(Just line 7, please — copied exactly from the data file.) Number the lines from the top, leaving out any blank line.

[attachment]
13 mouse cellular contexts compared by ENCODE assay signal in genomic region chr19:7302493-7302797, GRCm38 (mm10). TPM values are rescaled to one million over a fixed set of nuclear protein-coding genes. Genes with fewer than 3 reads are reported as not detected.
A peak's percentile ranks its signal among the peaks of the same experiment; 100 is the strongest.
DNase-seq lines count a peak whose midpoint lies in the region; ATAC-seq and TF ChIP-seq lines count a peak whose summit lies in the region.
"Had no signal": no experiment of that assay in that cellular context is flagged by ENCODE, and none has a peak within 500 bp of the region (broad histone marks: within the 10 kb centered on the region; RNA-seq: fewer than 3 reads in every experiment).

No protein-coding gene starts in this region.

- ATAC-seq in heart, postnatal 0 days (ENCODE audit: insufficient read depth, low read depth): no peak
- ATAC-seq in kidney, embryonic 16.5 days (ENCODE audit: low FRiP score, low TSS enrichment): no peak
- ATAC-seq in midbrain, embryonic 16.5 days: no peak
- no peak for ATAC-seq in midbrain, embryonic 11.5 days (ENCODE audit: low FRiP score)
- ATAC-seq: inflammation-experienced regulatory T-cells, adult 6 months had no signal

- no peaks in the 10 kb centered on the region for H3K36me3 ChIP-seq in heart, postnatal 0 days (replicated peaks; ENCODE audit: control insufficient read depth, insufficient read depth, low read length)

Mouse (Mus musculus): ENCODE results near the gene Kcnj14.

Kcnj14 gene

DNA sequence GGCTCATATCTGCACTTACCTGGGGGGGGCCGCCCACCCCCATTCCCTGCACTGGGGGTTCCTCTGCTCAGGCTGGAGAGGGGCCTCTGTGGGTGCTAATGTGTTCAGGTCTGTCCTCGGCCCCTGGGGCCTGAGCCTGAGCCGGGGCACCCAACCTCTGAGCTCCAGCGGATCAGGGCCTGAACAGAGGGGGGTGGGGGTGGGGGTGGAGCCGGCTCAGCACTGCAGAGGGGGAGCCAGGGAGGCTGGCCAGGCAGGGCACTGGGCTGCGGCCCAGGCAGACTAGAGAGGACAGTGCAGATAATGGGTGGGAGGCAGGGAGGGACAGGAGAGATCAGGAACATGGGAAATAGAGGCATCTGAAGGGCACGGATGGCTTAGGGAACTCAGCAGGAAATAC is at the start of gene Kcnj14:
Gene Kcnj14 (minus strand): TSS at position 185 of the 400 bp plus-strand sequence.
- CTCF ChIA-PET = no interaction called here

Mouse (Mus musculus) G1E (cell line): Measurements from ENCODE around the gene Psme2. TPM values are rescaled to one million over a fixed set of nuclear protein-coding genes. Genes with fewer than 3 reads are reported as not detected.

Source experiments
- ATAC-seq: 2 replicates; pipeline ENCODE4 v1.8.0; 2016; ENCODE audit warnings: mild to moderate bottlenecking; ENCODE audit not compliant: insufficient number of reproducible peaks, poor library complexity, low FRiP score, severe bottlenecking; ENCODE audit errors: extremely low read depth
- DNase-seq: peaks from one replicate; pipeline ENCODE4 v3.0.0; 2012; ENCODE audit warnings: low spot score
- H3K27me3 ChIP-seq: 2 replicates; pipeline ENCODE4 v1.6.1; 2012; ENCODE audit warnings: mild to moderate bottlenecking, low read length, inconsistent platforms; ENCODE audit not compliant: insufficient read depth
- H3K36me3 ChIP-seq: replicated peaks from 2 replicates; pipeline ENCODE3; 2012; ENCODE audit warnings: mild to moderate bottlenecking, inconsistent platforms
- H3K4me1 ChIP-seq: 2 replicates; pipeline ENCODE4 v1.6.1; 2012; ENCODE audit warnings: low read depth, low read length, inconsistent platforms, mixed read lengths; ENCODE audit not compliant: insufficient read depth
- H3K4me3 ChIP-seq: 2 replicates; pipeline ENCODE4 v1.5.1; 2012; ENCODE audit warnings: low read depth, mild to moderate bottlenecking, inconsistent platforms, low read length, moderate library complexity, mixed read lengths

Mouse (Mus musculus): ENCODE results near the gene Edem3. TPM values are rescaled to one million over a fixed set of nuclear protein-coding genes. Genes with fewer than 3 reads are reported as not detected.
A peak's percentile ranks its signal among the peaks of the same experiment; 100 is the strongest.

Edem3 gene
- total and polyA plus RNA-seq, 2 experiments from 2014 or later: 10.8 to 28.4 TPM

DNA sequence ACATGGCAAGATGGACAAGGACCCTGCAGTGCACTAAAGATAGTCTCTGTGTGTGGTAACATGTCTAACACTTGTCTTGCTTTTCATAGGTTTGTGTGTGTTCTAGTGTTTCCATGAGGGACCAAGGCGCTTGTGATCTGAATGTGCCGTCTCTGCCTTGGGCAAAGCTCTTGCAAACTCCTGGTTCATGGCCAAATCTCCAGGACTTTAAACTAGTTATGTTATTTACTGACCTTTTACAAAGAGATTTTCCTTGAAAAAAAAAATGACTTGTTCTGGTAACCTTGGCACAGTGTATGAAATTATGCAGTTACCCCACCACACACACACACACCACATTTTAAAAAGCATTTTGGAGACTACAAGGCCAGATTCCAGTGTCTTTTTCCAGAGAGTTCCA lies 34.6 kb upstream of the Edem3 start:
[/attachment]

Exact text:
- ATAC-seq in kidney, embryonic 16.5 days (ENCODE audit: low FRiP score, low TSS enrichment): no peak